She found herself re-folding the letter and inserting it into its envelope. It was a simple process. It would be so easy – and yet not — to mark it “addressee unknown, please return to sender” and walk to the postal box on the corner. She remained at the table, picked up her water glass but just as quickly returned it to its spot on the blue and white checkered tablecloth.  She clasped her hands together and clenched with all her strength. She released her hands and tried the water again. This time the glass made it to her lips and she sipped.

Nils was eighteen. The government thought he was a man, her slender son who shaved twice a week, which was twice as often as necessary. Her good-hearted son who both played baseball and read poetry, her shy son who had never – to her knowledge, at least – given or received a real kiss, or even had a schoolboy crush. Her fatherless son, who had such limited memories of those years when Albert had lived, and how deeply she regretted they had no photographs of Albert. They had seen no need to rush, no reason to spend precious money on such things. They had had all the time in the world.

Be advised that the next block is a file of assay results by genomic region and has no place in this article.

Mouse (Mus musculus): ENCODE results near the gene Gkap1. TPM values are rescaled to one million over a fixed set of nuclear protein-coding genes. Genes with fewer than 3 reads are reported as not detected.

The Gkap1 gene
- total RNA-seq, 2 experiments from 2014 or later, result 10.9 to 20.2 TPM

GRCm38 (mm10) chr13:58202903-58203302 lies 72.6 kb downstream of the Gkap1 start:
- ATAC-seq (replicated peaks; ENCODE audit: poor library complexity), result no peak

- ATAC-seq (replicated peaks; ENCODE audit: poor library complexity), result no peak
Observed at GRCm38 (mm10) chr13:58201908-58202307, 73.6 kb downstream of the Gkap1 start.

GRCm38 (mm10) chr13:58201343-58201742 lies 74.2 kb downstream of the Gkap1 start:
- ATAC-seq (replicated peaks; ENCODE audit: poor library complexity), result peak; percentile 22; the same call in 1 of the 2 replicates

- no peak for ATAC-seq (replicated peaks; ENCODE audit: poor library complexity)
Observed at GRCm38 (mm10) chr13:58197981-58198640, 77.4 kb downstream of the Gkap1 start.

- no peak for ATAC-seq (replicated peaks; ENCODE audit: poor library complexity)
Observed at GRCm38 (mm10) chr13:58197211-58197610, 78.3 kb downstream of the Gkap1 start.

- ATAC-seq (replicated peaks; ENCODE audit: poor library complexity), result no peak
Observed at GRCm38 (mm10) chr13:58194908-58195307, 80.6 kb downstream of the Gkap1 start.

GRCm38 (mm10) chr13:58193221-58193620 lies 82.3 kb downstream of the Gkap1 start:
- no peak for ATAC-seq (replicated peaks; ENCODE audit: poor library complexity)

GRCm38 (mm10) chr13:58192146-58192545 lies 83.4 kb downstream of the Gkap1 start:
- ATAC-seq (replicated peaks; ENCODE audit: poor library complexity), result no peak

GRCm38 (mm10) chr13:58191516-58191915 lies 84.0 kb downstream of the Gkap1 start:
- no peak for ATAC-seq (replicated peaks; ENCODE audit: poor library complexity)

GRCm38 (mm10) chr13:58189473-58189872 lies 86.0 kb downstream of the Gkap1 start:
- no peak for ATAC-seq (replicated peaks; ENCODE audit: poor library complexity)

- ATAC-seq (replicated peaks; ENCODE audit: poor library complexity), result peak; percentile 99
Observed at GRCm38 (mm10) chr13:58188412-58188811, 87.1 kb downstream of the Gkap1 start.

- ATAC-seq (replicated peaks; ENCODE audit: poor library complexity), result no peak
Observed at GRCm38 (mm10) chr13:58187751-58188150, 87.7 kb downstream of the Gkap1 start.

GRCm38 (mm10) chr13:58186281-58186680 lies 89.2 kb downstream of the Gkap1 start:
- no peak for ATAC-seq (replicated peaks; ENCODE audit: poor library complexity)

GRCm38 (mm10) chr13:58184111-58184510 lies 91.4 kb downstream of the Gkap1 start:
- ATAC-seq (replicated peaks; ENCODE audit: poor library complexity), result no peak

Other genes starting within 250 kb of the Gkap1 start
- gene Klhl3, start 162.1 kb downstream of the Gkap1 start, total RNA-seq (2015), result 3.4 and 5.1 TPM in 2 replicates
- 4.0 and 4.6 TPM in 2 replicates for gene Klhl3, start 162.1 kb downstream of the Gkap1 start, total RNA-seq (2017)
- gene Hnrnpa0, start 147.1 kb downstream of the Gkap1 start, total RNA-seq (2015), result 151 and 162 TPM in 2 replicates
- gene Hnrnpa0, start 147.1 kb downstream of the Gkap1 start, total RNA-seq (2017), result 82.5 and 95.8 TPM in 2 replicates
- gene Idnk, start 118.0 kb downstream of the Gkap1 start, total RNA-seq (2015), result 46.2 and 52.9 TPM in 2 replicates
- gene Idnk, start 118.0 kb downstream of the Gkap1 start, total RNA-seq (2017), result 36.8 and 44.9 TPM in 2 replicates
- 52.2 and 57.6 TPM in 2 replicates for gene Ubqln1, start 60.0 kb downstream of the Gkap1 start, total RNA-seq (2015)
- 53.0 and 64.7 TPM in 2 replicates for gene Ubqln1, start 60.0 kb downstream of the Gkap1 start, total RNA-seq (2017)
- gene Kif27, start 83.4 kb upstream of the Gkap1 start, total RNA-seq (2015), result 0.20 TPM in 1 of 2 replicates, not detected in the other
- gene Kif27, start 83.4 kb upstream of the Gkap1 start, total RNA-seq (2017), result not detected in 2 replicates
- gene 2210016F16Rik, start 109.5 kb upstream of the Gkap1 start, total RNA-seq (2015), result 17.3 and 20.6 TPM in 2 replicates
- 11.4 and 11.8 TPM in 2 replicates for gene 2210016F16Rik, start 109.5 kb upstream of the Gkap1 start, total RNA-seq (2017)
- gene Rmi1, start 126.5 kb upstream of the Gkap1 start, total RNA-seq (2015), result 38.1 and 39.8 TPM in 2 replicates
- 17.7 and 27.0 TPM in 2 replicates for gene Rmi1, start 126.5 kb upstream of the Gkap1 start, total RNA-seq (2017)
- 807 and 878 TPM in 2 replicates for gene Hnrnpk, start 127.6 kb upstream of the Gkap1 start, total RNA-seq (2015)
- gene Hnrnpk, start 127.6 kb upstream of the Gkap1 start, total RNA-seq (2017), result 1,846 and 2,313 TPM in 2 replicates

The wall clock struck four. She stood, retrieved her coat, slipped outside and began the long walk across town, toward North Hill and the home of Colonel Joneth. On the way, she would consider her options. She was afraid but also confident, confident that once she knew what to do, she would do it. Whatever it was, she would.


Author’s Statement on Beauty

Sitting with a friend, drinking hot chocolate and actually looking at each other, taking each other in. And more, truly listening to each other. There is no greater gift than full attention. That is the deeper beauty. And if it happens in a cafe in Bristol, England, or Oaxaca, Mexico, or Brisbane, California, so much the better. But if you were to ask me about “genius” then I’d go with Tallulah Bankhead, who may have said, “There have been only two geniuses in the world — Willie Mays and Willie Shakespeare.”


Tony Press writes fiction and that’s the truth. About 100 of his stories have found homes in fine journals. His collection Crossing the Lines was recently published (by Big Table) and he’d be thrilled if you bought it). Hot chocolate inspires him, especially in Oaxaca, Mexico, and Bristol, England.